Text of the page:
Nidhi Jamwal writes: The India Meteorological Department claims its job was done by forecasting the cyclone, whereas the affected state government believes its rescue and relief actions are “a formidable achievement”. However, the deadly (mis)management of Ockhi raises some important questions, for which clear action-points are needed to avoid a similar situation in the future.
The cyclonic storm Ockhi has left behind a trail of death and destruction in south India exposing our ill-preparedness to plan for and manage the natural disasters. The death toll, as of December 5, is 39 with over 167 fishers still missing at the sea. The Coast Guard, Indian Navy and the Indian Air Force are conducting search operations, but the affected coastal communities fear the death toll to rise.
In the wee hours of November 29, a depression (intense low pressure system with wind speed from 31 km/hr to 50 km/hr) was formed on the eastern coast of Sri Lanka, which turned into a ‘deep depression’ (wind speed from 51 km/hr to 61 km/hr) within a couple of hours when it crossed over to the western coast of Sri Lanka.
As Ockhi neared the southern tip of India on early November 30, it turned into a ‘cyclonic storm’ (wind speed from 62 km/hr to 87 km/hr) that battered coastal Kanyakumari and adjoining districts of Tamil Nadu. Thereafter, it moved further as it transformed into a ‘severe cyclonic storm’ (wind speed from 88 km/hr to 116 km/hr) on December 1 and ‘very severe cyclonic storm’ (intense low pressure system with wind speed from 118 km/hr to 220 km/hr) on December 2.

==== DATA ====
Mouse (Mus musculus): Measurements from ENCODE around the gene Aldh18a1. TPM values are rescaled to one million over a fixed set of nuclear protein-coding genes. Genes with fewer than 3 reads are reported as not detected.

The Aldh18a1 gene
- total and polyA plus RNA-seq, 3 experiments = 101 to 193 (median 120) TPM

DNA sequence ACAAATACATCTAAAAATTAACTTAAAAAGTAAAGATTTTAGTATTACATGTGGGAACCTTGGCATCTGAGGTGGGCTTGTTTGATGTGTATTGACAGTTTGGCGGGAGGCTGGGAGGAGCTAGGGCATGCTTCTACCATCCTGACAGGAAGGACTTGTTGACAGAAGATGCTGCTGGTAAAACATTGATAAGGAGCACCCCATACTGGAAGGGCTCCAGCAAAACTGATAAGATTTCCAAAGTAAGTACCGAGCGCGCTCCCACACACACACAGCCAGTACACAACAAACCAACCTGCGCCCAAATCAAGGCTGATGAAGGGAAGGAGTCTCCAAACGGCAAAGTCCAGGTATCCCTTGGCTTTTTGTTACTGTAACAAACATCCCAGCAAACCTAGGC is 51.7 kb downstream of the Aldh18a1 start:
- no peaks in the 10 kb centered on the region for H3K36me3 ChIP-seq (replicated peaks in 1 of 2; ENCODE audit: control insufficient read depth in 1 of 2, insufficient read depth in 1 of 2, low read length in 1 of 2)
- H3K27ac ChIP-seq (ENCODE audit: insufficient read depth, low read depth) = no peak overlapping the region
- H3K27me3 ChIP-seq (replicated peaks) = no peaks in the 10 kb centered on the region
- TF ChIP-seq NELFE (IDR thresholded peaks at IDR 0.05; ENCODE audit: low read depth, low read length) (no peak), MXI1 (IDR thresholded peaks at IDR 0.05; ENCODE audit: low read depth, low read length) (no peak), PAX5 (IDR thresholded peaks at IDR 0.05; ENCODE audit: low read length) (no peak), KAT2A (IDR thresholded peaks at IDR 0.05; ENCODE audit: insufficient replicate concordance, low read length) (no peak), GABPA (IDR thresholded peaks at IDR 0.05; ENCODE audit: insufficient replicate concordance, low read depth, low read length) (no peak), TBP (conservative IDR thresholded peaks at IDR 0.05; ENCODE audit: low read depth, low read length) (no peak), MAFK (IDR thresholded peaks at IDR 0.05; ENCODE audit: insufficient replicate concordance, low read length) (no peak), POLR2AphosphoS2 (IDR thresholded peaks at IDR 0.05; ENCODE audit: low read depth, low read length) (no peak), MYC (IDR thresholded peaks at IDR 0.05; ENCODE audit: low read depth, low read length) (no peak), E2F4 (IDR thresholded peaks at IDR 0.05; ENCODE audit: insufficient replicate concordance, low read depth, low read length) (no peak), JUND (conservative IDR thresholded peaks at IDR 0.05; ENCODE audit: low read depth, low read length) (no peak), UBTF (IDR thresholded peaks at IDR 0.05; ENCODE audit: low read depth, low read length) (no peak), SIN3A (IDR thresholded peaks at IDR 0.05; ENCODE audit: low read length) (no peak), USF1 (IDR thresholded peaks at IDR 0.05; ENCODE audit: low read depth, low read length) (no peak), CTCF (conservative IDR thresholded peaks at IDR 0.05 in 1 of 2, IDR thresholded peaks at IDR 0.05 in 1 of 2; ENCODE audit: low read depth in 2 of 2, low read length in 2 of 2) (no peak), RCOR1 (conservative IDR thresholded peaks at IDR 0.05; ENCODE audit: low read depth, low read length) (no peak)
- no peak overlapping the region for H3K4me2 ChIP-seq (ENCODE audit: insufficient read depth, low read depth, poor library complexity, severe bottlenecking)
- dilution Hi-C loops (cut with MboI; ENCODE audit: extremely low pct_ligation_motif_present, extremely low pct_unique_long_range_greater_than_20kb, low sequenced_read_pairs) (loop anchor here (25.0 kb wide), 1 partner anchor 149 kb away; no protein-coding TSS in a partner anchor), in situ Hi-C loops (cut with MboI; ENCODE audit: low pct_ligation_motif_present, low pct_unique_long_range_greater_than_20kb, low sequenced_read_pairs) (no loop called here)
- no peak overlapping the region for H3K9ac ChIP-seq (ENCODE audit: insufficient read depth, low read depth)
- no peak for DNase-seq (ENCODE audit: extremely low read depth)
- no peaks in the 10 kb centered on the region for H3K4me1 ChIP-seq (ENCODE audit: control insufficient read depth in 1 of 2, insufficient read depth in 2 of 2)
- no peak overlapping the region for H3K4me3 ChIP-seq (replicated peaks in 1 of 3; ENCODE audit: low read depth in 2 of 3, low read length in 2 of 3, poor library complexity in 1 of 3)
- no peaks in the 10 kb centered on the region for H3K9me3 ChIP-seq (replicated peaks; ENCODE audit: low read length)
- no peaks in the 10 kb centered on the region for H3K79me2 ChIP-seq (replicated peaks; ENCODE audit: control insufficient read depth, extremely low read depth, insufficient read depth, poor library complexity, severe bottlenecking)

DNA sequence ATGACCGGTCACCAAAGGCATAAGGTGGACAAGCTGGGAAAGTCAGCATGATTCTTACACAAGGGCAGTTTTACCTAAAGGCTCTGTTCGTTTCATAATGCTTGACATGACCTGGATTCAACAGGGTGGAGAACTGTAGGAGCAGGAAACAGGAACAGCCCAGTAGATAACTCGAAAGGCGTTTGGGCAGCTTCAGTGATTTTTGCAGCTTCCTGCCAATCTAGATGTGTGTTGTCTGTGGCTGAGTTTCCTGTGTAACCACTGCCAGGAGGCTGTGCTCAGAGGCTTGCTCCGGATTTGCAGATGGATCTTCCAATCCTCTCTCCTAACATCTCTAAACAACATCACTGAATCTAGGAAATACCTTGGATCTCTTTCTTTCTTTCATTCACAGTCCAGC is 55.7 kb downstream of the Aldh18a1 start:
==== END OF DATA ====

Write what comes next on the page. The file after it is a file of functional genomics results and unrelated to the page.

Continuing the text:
The coastal areas of Kerala and the Lakshadweep bore the brunt of the severe cyclonic storm where villages and towns were inundated and fishers went missing. Goa’s beach tourism, too, took a hit due to Ockhi.
Confusion, apathy, defeated Cyclone Ockhi warnings and killed fishers
Max Martin, India Climate Dialogue
This excellent piece of reportage shows how the lack of a well-coordinated and effective early warning system for cyclones often catches fishers on the Kerala coast unawares, especially when the electronic media is apathetic about broadcasting it, as the scores of deaths during Cyclone Ockhi proved yet again
The cyclonic storm was expected to make a landfall near Surat in Gujarat, but by the time it neared the coast of Mumbai in Maharashtra on December 5, the Ockhi had mellowed down to a ‘deep depression’, which soon weakened into a ‘depression’ followed by ‘a well-marked low’ (wind speed less than 31 km/hr) and dissipated.
Being a tropical country, India is no stranger to cyclonic storms. In 1999, Odisha faced a ‘super cyclonic storm’, also known as category 5 cyclone, leading to an official death toll of 9,887 people (15,000, unofficially) and damages worth US$4.44 billion. In October 2014, a category 5 extremely severe cyclonic storm Hudhud hit Andhra Pradesh with a death toll of 124. Last December, Vardha, a very severe cyclonic storm, struck Andaman and Nicobar Islands and parts of South India causing 38 fatalities.
Last month, as the India Meteorological Department (IMD) noticed ‘depression’ along the Sri Lankan coast, it issued the first alert at 11.50 am on November 29 warning fishers against venturing into the sea. According to the meteorological department, this special bulletin was also sent to the state governments of Tamil Nadu and Kerala, thus giving them some time to prepare for the Ockhi (which struck only in the wee hours of November 30) and warn the fishers.
The IMD blames the Kerala state government for not acting in time and disseminating the alert information because of which lives were lost. The meteorological department claims that it sent six alerts to the Kerala government thus “the onus was on the Kerala government to take necessary precautionary measures”.
The officials of Kerala government, however, allege there was no specific cyclone warning but only ‘depression’ alert, which is issued some 2,000 times a year by the IMD and “are taken as a joke by the fishermen”.
Predictably, our response to the Ockhi cyclonic storm is blame game. The IMD claims its job was done by forecasting the cyclone, whereas the affected state government believes its rescue and relief actions are “a formidable achievement”.